I have seen the future of voting...
Fresh when it gets here from
Tuesday, November 3, 2009
...and it almost works!
Our county is one of several the state of Texas is using for a pilot program. The gist of the idea is that a county resident can vote anywhere in the county. Now give this a little thought. Normally you have to vote in your precinct to be sure you're voting for the right elections. Our city spans two US Congressional districts, and multiple Texas Congressional districts. The county encompasses several municipalities - which may or may not be holding elections for various posts. In the old school way of voting, you got a ballot for your precinct, punched the card, and left. This necessitated voting in your precinct. Paul works about a 20 minute drive from here, just over the county line. He could leave early, fight the traffic at the local elementary school, find a space several blocks away, or take off when it's convenient and vote at the fire station about five minutes from his office. Gosh, which do you think he'd rather do?
Well, the way precincts are laid out here, I have to walk or drive to the closest elementary school. That's not a big deal; I've done it plenty of times. But there's a middle school a block and a half from here, near places I could also stop to shop if I were so inclined. Why can't I vote there? During some elections our closest precinct polling place is closed and we have to go to the middle school almost two miles away. That wasn't a big deal when Chris was attending, but, why not vote closer to where I live?
That's what this pilot program is all about. My cunning plan was to take off after lunch, but I got hung up with some work and a phone call. I took off after dinner. In the dark. On the east side of town. Cue the scary music. I probably walked past houses populated by Hispanics, African-Americans, and - oh, the horror! - Irish and Methodists! The fact that I lived to tell the tale says something about how dangerous this neighborhood isn't.
I had planned to get a couple of pictures, but my compact camera was on the desk and my cell phone battery had died. Drat.
I got to the school and presented my drivers license. The lady ahead of me was talking about voter fraud. Since I came in late to the conversation I have no idea what point she was trying to make - if she was trying to make one at all. I was busy getting verified to vote. The lady at the computer needed an extra moment to get my precinct. Apparently they hadn't had a lot of voters from other precincts. I pointed out how cool it was that I got to vote because this place was so much closer than my regular polling place. That put a smile on her face. The process was working.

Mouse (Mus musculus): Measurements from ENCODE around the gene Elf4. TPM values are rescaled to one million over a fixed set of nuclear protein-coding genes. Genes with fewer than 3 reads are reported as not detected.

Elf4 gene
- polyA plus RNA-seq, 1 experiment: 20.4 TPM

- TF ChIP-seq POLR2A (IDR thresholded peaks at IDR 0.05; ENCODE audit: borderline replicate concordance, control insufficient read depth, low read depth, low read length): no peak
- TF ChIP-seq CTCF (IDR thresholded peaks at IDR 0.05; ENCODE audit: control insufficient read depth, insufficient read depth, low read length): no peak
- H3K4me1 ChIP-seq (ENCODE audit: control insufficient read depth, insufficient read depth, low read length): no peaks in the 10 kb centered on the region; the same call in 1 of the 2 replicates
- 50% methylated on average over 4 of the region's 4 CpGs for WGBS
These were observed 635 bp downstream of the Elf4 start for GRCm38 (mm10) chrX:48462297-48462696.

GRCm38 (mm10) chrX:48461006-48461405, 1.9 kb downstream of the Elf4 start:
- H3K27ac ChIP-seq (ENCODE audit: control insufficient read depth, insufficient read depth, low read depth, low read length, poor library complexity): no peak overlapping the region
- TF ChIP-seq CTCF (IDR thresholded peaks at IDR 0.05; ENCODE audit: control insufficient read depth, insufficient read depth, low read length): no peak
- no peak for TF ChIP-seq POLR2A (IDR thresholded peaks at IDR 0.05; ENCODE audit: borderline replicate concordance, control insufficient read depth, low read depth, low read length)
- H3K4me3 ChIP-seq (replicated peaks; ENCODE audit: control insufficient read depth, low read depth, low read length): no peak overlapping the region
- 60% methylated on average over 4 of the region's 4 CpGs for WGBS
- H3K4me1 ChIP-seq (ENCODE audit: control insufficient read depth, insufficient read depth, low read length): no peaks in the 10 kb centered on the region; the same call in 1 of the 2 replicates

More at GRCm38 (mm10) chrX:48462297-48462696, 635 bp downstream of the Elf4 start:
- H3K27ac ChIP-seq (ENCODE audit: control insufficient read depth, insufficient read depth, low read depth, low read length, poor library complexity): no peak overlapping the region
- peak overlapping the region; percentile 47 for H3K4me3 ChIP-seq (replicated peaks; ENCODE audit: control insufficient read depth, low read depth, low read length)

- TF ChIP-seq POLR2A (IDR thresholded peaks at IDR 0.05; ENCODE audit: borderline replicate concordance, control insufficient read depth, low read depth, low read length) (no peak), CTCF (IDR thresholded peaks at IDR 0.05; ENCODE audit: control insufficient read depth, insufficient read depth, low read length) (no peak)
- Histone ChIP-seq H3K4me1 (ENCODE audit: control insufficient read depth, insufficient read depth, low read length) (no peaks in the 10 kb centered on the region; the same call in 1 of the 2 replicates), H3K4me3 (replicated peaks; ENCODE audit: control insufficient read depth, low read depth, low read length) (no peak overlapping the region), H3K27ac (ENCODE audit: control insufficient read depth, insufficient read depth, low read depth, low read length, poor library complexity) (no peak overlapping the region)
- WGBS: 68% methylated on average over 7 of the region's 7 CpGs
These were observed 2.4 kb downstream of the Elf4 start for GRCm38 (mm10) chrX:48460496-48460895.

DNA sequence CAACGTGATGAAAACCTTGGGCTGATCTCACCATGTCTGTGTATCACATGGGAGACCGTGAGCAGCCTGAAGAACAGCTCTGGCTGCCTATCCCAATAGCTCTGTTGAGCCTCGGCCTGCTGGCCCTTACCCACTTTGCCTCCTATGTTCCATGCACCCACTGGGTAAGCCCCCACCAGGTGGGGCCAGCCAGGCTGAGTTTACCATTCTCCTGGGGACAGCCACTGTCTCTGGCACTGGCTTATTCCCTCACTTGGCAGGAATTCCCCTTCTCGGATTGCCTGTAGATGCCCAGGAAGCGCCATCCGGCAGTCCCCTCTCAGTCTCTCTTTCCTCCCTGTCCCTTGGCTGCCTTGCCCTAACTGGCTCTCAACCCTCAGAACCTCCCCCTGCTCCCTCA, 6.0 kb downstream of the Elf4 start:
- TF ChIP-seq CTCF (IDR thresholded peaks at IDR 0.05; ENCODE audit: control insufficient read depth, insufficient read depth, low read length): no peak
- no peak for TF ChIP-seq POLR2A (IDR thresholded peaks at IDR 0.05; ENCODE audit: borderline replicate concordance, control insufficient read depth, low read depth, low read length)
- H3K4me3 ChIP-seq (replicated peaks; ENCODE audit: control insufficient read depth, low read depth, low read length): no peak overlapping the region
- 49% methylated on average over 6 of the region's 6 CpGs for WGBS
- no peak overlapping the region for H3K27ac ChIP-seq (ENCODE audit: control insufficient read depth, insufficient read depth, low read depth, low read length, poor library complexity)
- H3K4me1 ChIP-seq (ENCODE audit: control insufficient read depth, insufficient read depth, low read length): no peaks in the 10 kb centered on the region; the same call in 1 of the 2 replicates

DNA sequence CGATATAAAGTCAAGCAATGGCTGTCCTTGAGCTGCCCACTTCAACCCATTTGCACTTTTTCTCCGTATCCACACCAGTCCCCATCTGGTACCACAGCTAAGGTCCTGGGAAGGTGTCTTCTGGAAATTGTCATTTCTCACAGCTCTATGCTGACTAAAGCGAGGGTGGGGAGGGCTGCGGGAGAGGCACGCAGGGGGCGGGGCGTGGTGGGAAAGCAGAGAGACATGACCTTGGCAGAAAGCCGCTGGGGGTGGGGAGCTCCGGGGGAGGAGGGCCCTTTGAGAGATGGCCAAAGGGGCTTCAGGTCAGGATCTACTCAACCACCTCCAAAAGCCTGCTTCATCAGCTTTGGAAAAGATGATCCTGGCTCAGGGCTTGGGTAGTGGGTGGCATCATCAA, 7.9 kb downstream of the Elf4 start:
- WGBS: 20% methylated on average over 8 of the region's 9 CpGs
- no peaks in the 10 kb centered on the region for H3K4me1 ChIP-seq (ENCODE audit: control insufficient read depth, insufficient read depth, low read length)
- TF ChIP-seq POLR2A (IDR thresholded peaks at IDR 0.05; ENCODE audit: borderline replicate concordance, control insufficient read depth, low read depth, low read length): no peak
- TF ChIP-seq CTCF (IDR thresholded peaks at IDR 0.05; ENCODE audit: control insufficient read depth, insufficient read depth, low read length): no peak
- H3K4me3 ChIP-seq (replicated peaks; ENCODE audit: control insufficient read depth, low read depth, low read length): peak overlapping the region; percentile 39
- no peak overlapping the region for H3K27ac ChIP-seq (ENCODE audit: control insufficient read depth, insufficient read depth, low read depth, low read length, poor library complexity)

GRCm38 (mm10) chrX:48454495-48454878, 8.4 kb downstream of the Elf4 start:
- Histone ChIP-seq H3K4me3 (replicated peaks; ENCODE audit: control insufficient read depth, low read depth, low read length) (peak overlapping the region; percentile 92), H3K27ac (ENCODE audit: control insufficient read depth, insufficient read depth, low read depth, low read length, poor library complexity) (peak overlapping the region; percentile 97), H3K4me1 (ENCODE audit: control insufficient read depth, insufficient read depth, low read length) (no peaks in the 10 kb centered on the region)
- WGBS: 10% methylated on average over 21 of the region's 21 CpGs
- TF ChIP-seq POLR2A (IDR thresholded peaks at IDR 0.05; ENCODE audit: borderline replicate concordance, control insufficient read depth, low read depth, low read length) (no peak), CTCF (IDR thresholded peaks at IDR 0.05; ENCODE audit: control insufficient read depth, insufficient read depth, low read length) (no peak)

She called my precinct number out to the lady programming the cards for the voting machine. At that point the lady ahead of me turned and mentioned that the machine was throwing an error that the card had already voted. And, as she pointed out, here she had been talking about voter fraud! She took it all in good humor as they programmed her another card so she could vote.
I voted, handed over the card, and walked home. Missed out on a couple of good photo opportunities - a lovely full moon and a "YOUR SPEED IS" sign. Ah, well.
A few houses from mine I encountered a couple of high school students still wearing their backpacks. I'm not sure if they came from the senior high or if they'd been at a friend's house. It gave me pause to wonder: If the school district redraws the boundary lines so students in our neighborhood have to go to Murphy to high school, what will this mean? Walking is right out - especially when it gets dark this early, and even moreso when it's cold or rainy. Just wondering how it will affect kid in this neighborhood...
Oh, gosh. I forgot to mention something: As part of the pilot program the county has a new page that shows polling locations. This is so cool. You can find the location nearest you or sort the list by several columns. The show the status of the location and the wait time. Click on the name of the location and it brings up a map. This is how I like to see my tax dollars at work!
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